Water is Life!
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Viriya (pronounced wi‐ri‐ya) is a very important virtue in Buddhism, commonly translated as “perseverance”, or “diligent effort”. It can be defined as an attitude of gladly engaging in wholesome activities and staying with them in order to accomplish the desired results. It is the mind intent on being unshaken and not giving up. It supports the other Wise Habits, in that making progress is impossible without resolution, and is the virtue that follows chanda, for you first need self‐motivation to be able to put forth diligent effort.
Viriya originates from the Sanskrit vira which means ‘hero’ and, as such, we can see viriya as the act of conjuring forth the qualities of a hero. Viriya is identified in Buddhist teachings as a critical component of a number of qualities that lead to happiness and liberation of the mind, such as the five spiritual faculties (indriya) and the ten “perfections” (parami). It is also associated with Right Effort, one part of the Noble Eightfold Path, which identifies four types of right effort:
Viriya has to emerge from your heart, from a place of Right View and Right Intention and in balance with other Wise Habits, such as patience (khanti), concentration (samathi), awareness (sati) and wise reflection (yoniso-manasikara). If we put our energy and effort into actions without the right mind we will cause more harm than good. Venerable Ajahn Pasanno teaches, “while it is important to put forth effort it is also important to slacken off at times. If you are always pushing, the mind can get on edge, restless and unsettled. We need to gauge and reflect on what is appropriate effort.’’ When we fix our sights too firmly on the goal, willpower tends to take over and only gets us so far before we feel frustrated. Viriya is a relaxed energy, a peaceful vitality which continues to sustain us without irritation or despondency.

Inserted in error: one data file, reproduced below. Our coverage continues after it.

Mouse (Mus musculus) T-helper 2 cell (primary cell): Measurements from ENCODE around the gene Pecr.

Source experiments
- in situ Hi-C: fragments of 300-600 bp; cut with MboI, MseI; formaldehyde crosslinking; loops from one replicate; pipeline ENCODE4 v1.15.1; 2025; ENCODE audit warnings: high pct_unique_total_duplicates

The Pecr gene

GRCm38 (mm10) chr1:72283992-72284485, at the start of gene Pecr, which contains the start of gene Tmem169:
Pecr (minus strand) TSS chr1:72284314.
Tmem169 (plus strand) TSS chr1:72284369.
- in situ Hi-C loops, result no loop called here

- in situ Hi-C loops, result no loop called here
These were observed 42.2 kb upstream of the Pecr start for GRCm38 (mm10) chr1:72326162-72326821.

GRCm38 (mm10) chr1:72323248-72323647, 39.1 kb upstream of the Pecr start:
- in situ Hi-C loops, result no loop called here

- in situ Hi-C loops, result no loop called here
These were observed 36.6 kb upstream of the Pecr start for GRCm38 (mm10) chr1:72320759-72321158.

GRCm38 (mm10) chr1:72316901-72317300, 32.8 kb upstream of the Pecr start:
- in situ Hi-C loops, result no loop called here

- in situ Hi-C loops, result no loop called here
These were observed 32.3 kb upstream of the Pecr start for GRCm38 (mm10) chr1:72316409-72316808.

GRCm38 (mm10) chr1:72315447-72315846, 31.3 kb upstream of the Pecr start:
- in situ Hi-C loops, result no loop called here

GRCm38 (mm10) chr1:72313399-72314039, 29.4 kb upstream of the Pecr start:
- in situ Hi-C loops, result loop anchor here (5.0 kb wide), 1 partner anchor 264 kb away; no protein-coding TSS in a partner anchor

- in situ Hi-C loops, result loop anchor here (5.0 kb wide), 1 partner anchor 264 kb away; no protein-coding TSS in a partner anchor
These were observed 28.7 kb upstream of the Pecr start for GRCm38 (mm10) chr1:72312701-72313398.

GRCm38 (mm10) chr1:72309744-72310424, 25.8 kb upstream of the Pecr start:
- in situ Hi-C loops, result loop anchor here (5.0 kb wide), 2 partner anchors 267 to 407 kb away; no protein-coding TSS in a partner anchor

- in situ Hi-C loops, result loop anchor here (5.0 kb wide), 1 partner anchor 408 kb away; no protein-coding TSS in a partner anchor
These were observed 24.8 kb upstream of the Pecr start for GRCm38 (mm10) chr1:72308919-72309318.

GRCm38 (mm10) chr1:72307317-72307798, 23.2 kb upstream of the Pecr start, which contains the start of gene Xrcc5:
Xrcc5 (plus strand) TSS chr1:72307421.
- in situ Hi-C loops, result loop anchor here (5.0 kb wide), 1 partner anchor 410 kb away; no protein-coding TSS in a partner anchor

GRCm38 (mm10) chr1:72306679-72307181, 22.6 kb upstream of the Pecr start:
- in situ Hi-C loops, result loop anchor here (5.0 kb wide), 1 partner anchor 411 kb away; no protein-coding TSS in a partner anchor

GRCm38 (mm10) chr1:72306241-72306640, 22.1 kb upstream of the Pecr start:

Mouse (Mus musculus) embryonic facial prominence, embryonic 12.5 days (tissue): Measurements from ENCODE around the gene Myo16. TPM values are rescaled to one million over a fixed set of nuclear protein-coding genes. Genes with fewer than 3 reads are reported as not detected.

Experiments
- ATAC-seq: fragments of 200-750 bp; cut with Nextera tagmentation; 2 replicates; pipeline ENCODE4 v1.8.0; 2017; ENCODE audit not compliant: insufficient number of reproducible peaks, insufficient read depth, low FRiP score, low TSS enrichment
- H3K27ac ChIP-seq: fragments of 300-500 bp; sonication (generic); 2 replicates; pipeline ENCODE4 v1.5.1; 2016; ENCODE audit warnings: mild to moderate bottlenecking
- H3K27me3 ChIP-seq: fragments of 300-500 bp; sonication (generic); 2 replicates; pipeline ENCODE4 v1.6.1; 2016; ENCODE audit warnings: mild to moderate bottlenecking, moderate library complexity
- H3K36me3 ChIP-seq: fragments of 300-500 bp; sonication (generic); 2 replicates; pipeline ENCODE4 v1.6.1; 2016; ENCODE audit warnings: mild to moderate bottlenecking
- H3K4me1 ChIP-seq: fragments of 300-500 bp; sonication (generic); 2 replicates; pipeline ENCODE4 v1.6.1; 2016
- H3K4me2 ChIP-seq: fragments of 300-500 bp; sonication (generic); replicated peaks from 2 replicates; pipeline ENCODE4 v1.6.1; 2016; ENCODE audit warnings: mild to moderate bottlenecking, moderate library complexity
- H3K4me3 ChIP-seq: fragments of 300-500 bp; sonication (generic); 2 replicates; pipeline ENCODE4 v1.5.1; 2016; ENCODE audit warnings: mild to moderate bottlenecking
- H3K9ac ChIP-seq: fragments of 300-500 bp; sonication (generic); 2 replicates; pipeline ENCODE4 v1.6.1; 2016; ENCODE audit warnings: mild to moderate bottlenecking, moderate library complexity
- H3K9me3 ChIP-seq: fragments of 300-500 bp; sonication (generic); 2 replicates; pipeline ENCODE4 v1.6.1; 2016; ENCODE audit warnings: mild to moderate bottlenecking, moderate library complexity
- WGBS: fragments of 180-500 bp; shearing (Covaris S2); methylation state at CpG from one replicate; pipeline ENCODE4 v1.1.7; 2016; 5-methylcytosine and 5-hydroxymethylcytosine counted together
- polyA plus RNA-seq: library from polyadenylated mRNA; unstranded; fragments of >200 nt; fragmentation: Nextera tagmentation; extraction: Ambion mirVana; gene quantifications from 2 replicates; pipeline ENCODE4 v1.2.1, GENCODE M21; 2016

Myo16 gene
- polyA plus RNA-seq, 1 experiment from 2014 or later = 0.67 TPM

Venerable Ajahn Jayasaro explains the role of viriya in education. ‘’While it is important to be relaxed when we are learning, we also have to teach perseverance and determination. Enthusiasm (chanda) leads to perseverance (viriya) which leads to concentration (samathi) which leads to skilful use of the mind (yoniso-manasikara). If we have chanda we are eager to know, learn the truth and value what we do. From there viriya will occur and be followed by patience and tolerance towards any obstacles we find in our way.” When the mind is motivated yet patient, we are more able to make decisions calmly and with wisdom.
For children to understand viriya we can encourage them to reflect on their feelings after completing a task with perseverance. To encourage greater effort, we can try setting mini‐goals on the way to achieving a greater task, extending the distance between these steps as the child gets older or gets better at cultivating perseverance. We must also lead by example with our own displays of viriya. When we see others refusing to give up despite obstacles and setbacks, it can be very inspiring.
Having desire to do something is essential because it gets us going, but actually sustaining effort and energy is where a lot of the hard work is. We might have the desire to get off the sofa and get some exercise and even make a start, but in order to achieve the desired long term results such as weight loss or fitness, we need to keep at it!
Read the Thai version here: Viriya _TH